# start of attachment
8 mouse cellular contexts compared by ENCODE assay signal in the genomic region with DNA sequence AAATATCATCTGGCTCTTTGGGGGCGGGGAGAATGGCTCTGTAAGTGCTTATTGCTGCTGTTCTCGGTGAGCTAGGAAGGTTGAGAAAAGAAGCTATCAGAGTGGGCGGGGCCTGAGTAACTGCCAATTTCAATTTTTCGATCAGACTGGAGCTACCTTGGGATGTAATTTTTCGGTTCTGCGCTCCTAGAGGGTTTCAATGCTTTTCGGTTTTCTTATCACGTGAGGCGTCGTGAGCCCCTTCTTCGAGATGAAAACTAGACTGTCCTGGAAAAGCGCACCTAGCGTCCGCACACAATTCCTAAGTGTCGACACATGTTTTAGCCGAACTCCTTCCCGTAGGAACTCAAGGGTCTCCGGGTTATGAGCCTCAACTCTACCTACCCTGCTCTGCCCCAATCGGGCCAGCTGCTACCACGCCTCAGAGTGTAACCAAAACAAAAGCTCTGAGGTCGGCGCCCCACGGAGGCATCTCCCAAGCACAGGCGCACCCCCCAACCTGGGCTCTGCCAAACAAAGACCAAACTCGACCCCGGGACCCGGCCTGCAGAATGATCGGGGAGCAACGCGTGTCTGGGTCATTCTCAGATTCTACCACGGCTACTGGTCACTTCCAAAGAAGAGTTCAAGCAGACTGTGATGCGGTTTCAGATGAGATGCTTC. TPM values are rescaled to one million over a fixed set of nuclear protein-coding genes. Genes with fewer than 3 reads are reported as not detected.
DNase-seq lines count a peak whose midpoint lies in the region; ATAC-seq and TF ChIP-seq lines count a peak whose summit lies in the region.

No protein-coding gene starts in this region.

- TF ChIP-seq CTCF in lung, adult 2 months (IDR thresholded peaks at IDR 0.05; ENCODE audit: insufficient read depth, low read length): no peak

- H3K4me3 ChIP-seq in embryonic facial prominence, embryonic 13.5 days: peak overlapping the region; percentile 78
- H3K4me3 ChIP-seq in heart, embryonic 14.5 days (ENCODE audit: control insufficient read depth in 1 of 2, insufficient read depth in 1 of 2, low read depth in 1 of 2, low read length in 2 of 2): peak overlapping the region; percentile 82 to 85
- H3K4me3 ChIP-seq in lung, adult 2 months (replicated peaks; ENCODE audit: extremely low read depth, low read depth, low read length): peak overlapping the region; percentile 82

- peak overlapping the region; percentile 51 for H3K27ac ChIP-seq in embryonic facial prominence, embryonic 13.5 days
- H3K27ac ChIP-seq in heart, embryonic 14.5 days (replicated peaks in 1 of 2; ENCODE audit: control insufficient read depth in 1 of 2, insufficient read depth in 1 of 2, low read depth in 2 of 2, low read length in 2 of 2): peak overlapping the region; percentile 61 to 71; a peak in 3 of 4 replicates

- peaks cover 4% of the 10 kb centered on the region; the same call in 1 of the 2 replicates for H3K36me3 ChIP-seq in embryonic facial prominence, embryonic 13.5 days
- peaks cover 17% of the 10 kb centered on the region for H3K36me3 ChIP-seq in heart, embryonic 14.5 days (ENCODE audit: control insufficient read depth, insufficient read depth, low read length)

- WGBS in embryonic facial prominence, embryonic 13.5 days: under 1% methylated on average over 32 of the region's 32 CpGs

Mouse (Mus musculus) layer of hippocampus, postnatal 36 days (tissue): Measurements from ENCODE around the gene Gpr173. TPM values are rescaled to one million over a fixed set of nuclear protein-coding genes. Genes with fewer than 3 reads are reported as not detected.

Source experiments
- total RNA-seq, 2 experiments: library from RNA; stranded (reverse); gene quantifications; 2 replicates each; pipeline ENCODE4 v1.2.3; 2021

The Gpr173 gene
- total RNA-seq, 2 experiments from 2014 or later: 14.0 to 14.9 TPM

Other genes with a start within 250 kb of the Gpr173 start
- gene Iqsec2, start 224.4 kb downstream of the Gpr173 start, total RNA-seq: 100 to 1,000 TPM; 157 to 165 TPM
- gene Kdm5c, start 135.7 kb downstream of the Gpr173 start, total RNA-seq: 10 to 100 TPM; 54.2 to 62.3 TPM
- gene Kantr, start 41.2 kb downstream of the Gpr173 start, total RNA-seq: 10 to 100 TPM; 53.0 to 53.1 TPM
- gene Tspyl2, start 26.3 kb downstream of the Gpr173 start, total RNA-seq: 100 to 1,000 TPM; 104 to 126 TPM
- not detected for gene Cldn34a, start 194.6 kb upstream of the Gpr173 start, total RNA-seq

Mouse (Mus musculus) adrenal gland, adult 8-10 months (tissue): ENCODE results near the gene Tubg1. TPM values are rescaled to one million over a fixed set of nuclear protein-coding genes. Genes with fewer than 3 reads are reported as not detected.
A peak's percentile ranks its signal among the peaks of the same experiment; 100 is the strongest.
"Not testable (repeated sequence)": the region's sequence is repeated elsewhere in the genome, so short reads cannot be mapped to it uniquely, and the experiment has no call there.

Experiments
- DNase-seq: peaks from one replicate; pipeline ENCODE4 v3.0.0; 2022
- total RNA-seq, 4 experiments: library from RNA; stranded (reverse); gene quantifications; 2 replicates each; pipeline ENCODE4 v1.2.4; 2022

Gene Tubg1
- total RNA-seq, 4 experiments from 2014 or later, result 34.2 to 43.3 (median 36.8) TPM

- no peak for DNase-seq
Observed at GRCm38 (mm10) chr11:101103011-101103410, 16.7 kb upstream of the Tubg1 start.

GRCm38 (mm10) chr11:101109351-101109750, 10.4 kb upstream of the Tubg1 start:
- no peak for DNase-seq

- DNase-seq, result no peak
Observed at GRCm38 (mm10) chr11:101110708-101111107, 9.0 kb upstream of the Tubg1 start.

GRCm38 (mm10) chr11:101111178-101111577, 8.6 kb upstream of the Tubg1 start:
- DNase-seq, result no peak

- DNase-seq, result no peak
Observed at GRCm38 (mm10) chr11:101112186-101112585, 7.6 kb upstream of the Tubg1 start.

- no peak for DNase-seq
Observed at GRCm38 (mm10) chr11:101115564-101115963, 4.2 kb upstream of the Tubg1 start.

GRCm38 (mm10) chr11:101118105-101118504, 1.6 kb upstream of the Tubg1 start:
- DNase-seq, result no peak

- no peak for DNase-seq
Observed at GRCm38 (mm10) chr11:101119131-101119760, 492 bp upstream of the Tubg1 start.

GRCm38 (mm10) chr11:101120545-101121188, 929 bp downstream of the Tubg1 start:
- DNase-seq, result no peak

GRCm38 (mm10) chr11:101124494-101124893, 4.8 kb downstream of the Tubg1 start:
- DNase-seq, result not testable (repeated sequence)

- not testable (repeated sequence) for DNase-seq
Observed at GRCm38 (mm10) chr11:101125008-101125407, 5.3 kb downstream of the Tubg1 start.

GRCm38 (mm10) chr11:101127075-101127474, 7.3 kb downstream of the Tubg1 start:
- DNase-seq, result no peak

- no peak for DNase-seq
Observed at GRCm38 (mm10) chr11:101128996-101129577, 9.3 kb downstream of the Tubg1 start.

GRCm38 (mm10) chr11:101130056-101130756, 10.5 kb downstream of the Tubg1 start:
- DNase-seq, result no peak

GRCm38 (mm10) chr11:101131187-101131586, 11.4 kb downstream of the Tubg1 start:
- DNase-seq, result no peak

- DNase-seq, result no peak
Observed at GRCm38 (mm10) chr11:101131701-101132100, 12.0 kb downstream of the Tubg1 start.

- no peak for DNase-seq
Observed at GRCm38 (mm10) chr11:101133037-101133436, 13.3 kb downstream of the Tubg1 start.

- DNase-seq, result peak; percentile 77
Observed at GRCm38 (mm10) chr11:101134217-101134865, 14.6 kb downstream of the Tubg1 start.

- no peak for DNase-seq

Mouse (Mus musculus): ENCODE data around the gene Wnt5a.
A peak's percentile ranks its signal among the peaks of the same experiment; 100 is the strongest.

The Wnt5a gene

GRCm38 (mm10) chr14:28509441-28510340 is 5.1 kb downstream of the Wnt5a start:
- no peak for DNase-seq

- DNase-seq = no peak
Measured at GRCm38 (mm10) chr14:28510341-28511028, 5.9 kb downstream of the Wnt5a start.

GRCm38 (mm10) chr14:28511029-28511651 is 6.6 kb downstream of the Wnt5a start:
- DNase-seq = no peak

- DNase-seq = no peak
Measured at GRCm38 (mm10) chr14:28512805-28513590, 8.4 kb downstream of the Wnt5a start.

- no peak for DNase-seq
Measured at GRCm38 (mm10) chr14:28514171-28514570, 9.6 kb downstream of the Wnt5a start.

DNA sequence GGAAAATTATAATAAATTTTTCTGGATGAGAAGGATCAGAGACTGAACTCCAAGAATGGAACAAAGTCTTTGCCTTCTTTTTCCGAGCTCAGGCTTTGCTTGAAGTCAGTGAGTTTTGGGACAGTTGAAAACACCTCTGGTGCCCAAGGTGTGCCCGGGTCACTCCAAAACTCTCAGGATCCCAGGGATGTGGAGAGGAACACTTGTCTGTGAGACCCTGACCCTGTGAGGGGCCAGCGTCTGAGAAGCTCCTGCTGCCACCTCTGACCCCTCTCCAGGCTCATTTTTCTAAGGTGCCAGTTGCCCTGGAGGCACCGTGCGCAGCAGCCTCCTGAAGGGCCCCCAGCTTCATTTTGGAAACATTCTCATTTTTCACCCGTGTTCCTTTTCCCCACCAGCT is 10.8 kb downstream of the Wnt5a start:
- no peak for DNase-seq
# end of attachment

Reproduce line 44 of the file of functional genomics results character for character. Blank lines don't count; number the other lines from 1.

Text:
GRCm38 (mm10) chr11:101118105-101118504, 1.6 kb upstream of the Tubg1 start: